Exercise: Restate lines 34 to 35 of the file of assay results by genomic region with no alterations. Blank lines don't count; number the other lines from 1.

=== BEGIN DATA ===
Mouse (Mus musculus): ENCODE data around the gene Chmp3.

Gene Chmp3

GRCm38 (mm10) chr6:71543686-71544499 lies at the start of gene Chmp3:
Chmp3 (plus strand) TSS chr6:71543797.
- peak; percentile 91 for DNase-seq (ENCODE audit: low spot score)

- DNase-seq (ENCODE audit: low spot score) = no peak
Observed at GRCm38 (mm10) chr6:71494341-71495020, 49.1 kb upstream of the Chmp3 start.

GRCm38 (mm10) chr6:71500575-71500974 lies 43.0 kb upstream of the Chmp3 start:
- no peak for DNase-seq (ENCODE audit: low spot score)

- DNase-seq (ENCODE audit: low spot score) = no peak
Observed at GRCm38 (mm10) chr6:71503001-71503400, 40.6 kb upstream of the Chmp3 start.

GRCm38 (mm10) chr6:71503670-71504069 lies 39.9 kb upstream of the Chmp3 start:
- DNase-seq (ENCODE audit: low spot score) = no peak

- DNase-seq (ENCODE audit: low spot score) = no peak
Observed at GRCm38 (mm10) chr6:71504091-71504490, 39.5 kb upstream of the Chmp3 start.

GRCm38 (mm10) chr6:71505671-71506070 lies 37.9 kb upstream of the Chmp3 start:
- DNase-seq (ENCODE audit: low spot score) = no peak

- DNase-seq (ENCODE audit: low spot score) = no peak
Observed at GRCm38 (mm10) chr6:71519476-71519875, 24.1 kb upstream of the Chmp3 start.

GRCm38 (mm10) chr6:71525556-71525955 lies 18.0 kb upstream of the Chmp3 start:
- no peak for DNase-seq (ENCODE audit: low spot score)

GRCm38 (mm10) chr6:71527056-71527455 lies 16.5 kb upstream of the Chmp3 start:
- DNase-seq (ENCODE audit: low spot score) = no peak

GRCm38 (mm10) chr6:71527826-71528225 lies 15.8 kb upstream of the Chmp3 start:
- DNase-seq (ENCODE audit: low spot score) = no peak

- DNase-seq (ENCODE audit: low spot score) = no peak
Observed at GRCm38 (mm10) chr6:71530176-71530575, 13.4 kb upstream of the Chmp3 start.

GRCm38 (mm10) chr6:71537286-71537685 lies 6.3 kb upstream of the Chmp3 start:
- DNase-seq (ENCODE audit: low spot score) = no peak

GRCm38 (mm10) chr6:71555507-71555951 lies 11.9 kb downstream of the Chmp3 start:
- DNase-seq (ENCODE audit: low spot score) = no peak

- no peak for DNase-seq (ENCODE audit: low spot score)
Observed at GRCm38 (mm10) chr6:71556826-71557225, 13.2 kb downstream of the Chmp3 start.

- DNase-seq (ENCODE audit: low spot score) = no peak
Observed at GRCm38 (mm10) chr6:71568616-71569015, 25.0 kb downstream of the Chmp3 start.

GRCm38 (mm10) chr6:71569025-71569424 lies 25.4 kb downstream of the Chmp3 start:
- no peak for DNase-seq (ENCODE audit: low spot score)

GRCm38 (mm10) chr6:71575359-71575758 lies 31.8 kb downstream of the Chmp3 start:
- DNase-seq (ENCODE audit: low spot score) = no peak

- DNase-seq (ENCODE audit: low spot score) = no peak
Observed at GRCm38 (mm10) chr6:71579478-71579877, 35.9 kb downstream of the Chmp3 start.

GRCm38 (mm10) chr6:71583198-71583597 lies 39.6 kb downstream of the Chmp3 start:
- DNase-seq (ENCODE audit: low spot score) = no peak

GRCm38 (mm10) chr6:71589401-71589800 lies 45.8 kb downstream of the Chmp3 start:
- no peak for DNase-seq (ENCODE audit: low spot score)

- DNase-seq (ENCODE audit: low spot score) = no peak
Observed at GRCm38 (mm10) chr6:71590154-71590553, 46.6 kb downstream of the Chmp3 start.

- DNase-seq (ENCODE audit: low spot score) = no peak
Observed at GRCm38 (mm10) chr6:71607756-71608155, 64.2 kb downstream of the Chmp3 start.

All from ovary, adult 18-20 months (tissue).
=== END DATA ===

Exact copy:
- DNase-seq (ENCODE audit: low spot score) = no peak
Observed at GRCm38 (mm10) chr6:71568616-71569015, 25.0 kb downstream of the Chmp3 start.